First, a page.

The Long and the Short of It is very excited to have Cyndia Depre visiting with us this week.
Cyndia and her husband currently live in the Twin Cities. They also keep what Cyndia calls "an old, but much loved" boat on Lake Minnetonka and use it as much as possible. They are also seeking to find a new dog. Unfortunately, they lost their previous one, a miniature Schnauzer, on September 11. It's not been an easy task because her husband wants a hunting dog and she wants a little cuddler. If you have any suggestions for Cyndia, you can share them with her tomorrow, as she joins us in Long and Short Romance Reviews for a Q&A session.
Cyndia is currently working on her third novel. Her first two: Amanda's Rib and Oblivious (which is just being released) are the prizes in our weekly contest. She ran her own business for ten years, but now writes full-time…or when the mood strikes her. She admitted to me that she doesn't have a set schedule for writing. "I write when the mood hits, for the joy of it," she said. "If I'm not in the mood, it isn't fun. Since I don't worry about it, I don't have writer's block."
Cyndia keeps paper and pencils in every room and in her car, because, as she says, "my best ideas seem to come at the oddest times. Most of my writing is done in the middle of the night, sitting on the bathroom floor with a tablet."
She then gathers all her notes together and forms them into completed scenes. "When I [do that]," she said, "I need huge blocks of time with no interruptions or noise. It's like entering another world, and I love it."
I asked her about multitasking while she was writing. She laughed. "No. Absolutely not. People with children, especially small ones, amaze me. They do eight things at once and still carry on a conversation. Just watching makes my head spin. I do one task at a time, with all my effort. Then move on to the next. I'd like to learn to multitask, but I'd have to do it when I have nothing else going on."
Cyndia always has a lot going on in her mind, that's for sure. I asked her what she wanted to know about the future. She informed me, "I want to know everything. How far will we go with computers? What diseases will we cure? Will nations ever learn to live in peace? Who really will be the next Food Network star? Big or small, I want to know it all. I feel like I'm reading a book I'll never be able to finish, and it's frustrating. If there's an afterlife, I'll be peeking at everyone and everything."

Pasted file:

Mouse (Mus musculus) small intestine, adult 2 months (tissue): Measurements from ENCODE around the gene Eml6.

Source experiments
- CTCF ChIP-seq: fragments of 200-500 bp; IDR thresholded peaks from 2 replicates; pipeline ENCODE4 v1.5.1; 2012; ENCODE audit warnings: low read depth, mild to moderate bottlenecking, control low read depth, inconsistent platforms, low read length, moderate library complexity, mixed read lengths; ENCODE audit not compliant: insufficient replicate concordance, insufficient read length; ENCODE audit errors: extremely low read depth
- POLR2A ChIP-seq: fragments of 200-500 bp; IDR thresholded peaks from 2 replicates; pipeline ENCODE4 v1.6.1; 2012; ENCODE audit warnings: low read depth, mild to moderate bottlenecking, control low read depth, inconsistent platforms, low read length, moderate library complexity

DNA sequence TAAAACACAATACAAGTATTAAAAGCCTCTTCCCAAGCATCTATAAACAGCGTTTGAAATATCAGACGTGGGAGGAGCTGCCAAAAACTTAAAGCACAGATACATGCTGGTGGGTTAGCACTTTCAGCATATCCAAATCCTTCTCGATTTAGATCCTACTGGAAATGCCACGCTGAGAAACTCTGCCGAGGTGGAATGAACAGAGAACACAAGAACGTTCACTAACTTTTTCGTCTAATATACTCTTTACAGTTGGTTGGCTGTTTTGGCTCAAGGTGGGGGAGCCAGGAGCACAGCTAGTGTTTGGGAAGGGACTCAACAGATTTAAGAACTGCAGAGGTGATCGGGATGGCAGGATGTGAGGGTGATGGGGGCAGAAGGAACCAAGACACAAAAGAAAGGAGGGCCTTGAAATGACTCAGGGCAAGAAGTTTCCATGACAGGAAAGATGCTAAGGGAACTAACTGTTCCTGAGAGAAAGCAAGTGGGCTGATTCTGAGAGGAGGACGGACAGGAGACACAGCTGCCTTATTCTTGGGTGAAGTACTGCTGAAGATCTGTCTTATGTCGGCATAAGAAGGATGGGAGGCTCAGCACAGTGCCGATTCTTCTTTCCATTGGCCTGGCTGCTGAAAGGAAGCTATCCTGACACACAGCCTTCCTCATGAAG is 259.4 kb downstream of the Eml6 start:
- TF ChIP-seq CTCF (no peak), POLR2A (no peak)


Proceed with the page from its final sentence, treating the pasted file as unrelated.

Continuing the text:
Cyndia always loved reading and began dabbling with words at an early age. She received a Bachelor of Science degree in accounting, with a second major in finance, but dreamed of writing a novel. "About ten years ago," she told me, "when I hit my mid-forties, I wondered when I planned on starting that book. It was a 'now or never' moment. I went to my office and wrote the ending of Amanda's Rib. Over the next several years I wrote the rest of the book. Then rewrote it and rewrote it and rewrote it, each time learning a little more about how to put words on paper."
Her work on Amanda's Rib paid off. She told me that some of her readers have become so invested in Jack and Amanda they write to her asking more details. For instance, at the end of the book, Jack gives Amanda a gift. "People want to know what it looked like," she said. "It never occurred to me to describe it, but that's a detail many want. I keep that in mind when I write now. It may not seem significant to me, but readers may want to know."
She also has received mail from readers telling her how Amanda's Rib has helped them and that after reading it they didn't feel so alone. "It boggles my mind to think something I wrote actually helped someone," she told me.
I asked Cyndia what advice she would give to new writers just starting out. "Realize you have a lot to learn and it won't be easy. Master the mechanics," she said. "Understand POV and only use one per scene. I've heard people say it's okay to head-hop if you do it smoothly. Piffle. If you head-hop, you risk confusing your readers. I think it's just plain lazy. Pick the character with the most to gain or lose in a scene, get into his or her head, and stay there. Resist the urge to stuff big chunks of back story into first chapters. Only give readers the back story absolutely necessary. You'll be surprised how little that is. If your protagonist is interesting and/or likeable, your reader is hooked and you can fill them in on the character's past in later chapters. Finally, don't let anyone tell you there is a right or wrong way to do the actual writing. Do what works for you. When I wrote Oblivious, I started with the ending, just as I did with Amanda's Rib. You don't have to write in any particular order. First chapter to last. Write what you want and weave it together. I always think of my first draft as my outline."
A little known fact about Cyndia? She has a friend who calls her "Weather Weenie," because thunderstorm terrify her, and for good reason. "I was once caught in my car during a tornado," she said, "and I think it scarred me for life. Every spring I put a radio, snacks and a mini 4-pack of wine in a corner of the basement. In a room with no windows."
Please visit Cyndia's website http://www.cyndiadepre.com/.